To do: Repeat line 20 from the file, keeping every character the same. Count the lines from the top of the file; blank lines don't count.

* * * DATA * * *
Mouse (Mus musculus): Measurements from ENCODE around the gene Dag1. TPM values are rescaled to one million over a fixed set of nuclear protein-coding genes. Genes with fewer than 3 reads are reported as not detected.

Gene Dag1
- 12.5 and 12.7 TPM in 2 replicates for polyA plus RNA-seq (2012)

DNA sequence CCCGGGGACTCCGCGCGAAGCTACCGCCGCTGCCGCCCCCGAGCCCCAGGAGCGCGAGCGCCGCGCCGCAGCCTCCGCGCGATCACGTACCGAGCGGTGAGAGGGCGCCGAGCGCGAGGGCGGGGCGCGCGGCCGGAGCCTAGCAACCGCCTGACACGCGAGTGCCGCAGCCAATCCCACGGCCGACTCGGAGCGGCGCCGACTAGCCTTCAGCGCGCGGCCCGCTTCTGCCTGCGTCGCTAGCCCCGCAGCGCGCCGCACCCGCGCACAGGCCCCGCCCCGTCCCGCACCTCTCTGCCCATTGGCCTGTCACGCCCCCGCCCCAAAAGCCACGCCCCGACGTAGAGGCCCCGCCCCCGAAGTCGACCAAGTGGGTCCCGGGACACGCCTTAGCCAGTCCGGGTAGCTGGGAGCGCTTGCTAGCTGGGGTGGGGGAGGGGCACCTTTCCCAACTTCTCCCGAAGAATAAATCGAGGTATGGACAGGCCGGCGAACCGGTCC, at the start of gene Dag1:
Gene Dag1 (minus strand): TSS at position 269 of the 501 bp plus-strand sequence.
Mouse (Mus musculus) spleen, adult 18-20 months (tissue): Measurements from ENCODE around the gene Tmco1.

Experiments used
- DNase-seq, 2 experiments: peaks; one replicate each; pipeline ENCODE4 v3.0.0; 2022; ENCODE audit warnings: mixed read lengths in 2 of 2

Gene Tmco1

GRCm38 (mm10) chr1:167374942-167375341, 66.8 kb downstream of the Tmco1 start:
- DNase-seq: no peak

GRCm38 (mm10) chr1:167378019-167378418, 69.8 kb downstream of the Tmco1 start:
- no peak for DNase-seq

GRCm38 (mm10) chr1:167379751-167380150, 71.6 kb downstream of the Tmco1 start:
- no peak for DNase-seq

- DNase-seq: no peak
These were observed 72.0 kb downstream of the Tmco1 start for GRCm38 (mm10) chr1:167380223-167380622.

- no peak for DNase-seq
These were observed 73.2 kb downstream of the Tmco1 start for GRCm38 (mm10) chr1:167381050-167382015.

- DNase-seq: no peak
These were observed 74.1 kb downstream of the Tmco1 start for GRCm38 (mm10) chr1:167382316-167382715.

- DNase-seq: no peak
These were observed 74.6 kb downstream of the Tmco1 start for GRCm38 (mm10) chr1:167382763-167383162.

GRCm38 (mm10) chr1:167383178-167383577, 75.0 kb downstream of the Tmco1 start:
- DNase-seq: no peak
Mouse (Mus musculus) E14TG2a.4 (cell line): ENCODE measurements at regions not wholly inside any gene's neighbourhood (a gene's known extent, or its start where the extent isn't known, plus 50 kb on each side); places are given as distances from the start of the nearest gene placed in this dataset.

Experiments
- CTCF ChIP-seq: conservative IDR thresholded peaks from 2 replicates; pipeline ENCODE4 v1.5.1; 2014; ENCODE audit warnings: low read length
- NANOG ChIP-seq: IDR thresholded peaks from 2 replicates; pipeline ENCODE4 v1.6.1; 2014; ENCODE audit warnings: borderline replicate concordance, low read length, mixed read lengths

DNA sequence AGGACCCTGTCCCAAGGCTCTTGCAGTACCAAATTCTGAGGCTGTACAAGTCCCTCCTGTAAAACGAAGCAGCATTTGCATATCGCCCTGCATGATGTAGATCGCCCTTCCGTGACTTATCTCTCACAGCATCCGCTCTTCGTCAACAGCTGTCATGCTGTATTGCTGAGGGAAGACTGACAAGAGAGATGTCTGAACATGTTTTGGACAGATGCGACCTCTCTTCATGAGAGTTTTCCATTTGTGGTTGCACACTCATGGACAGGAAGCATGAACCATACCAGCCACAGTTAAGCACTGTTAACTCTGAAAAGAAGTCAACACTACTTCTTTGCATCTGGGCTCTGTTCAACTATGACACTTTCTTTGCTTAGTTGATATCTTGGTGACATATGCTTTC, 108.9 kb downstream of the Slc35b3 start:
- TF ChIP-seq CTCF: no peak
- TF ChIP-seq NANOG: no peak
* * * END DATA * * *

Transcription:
- DNase-seq: no peak